I haven’t concentrated enough on Brit-land, despite the Wimbledon goodness going on there, I know. Maybe it’s because it’s rained about 75% of the time. Maybe it’s because non-sporting events in Great Britain at the moment aren’t as light-hearted as my posts are usually toned, and I’m not talking about the Concert For Diana. But it wouldn’t be fair to the French and Australians if I didn’t turn my eye on
the limeys our motherland, so here goes.
It looks like Whole Foods is opening in England! Bully for you! I’m going to parse the meaning of this article in the Telegraph about it and give you the real scoop on Whole Paycheck.
A grocery chain that has conquered the United States by selling ethical organic food without packaging will gain a foothold in Britain today.
Lies, all lies. Plenty of food at WF does, in fact, come in packages. Heh. She said packages.
Ostrich eggs, Incan berries and 21 varieties of tomatoes compete for shoppers’ attention alongside £80 bottles of Chateau Ducru-Beaucaillou, 2001 vintage wine.
Forget this! Eggplant will run you £80! Bring credit cards.
A humidified cheese room keeps fresh the rounds of Beaufort, while downstairs customers peer through windows as staff make sausages.
Is this true? We don’t have this at our WF. Anyone? I’ve watched them make sushi but it’s kind of like watching the people at Ford turn out SUV’s.
Karin Gilles, a mother, who lives 200 yards away said: “I am sure I will pop in here once a month. But would I do my weekly food shop? It comes down to price. If it is any more expensive than Waitrose, then it’s unlikely.”
I’ve never been to Waitrose, Karin, but I’m going to say unequivocally, yes. But it all looks so good, that’s the problem. Two hundred yards away, you say? Oh, you’re in big trouble.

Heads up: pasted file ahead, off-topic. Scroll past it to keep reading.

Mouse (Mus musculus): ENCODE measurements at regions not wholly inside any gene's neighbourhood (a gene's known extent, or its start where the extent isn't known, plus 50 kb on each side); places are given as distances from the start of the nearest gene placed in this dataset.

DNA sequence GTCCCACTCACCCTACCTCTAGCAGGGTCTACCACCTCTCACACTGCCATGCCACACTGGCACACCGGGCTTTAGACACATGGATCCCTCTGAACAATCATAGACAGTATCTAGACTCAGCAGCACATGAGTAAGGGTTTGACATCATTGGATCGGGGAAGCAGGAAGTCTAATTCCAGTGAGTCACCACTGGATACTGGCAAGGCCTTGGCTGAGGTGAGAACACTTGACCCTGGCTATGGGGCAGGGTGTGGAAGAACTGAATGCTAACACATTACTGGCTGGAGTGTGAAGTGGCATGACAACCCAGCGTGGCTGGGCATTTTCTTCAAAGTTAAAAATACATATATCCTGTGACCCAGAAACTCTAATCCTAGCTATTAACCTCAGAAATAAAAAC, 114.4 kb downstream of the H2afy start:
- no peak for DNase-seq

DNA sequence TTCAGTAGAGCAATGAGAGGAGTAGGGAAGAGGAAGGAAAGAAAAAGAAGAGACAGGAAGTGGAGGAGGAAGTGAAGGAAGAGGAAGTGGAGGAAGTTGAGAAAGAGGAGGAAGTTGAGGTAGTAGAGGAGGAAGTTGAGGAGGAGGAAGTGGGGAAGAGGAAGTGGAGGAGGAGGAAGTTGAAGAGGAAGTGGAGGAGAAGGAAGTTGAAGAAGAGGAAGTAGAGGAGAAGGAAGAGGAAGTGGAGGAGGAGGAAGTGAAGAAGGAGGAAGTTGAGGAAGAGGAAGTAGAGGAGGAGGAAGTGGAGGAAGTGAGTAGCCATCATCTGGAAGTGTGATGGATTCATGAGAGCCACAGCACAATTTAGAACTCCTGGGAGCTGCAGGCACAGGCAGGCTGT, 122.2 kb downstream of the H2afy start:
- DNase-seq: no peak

Most of its star products, especially the meat, are more expensive than from any rival. A whole organic chicken is more than £2 more expensive than in Tesco, for instance. However, it sells a range of goods that beats not just Waitrose, but also Tesco.
This is true. It’s a little-known fact that at least one out of every 25 products at WF is cheaper than at other stores. Best of luck finding it!
Part of Whole Foods’ secret is its lack of packaging. Couscous is dispensed from a large jar into plastic tubs, which customers are encouraged to bring back. They can also buy apples without shrink-wrap.
Wait, hold up, you don’t have this in the UK? There’s no “dispense yourself, weigh & pay” sort of thing? And apples only come in plastic? I don’t really believe this. Does the Telegraph actually grocery shop?
But only today will it know whether they are interested in ostrich eggs at £12.99.
Enough with the ostrich eggs! People actually do buy other things there, you know. Why, just last week I took a mortgage on my apartment and bought a container of blueberries. You heard me, it was in a package.
But this is all OK, it looks like you guys are returning the favor! Tesco is coming here! Of course, it will be called “Fresh and Easy” to appeal to the American market. After all, we are nothing if not fresh & easy.
PS, take your time with responding, we will be off for Independence Day.